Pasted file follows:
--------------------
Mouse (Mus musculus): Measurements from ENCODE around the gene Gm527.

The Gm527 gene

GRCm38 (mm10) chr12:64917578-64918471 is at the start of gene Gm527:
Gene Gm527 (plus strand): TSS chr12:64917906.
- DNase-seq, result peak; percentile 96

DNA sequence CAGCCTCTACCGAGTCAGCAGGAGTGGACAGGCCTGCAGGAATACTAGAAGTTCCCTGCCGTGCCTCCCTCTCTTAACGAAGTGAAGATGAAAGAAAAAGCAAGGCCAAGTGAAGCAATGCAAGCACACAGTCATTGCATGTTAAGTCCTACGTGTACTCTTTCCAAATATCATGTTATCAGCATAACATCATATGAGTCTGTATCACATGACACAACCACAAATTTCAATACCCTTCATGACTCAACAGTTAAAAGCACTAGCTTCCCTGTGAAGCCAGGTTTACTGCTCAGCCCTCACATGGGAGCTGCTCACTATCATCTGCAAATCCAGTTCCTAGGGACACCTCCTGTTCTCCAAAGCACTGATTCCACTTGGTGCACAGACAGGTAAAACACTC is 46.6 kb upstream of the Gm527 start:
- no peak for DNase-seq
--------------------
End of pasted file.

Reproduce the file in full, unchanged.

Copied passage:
Mouse (Mus musculus): Measurements from ENCODE around the gene Gm527.

The Gm527 gene

GRCm38 (mm10) chr12:64917578-64918471 is at the start of gene Gm527:
Gene Gm527 (plus strand): TSS chr12:64917906.
- DNase-seq, result peak; percentile 96

DNA sequence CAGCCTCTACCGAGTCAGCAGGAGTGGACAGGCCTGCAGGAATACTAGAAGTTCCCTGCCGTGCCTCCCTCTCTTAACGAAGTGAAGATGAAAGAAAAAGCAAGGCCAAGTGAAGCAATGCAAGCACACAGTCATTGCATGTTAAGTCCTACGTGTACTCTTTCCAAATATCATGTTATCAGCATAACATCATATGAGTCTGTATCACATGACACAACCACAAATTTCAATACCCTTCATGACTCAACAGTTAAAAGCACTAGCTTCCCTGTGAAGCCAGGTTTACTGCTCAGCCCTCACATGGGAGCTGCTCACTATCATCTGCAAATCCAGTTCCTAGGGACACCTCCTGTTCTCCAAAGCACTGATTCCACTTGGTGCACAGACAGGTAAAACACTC is 46.6 kb upstream of the Gm527 start:
- no peak for DNase-seq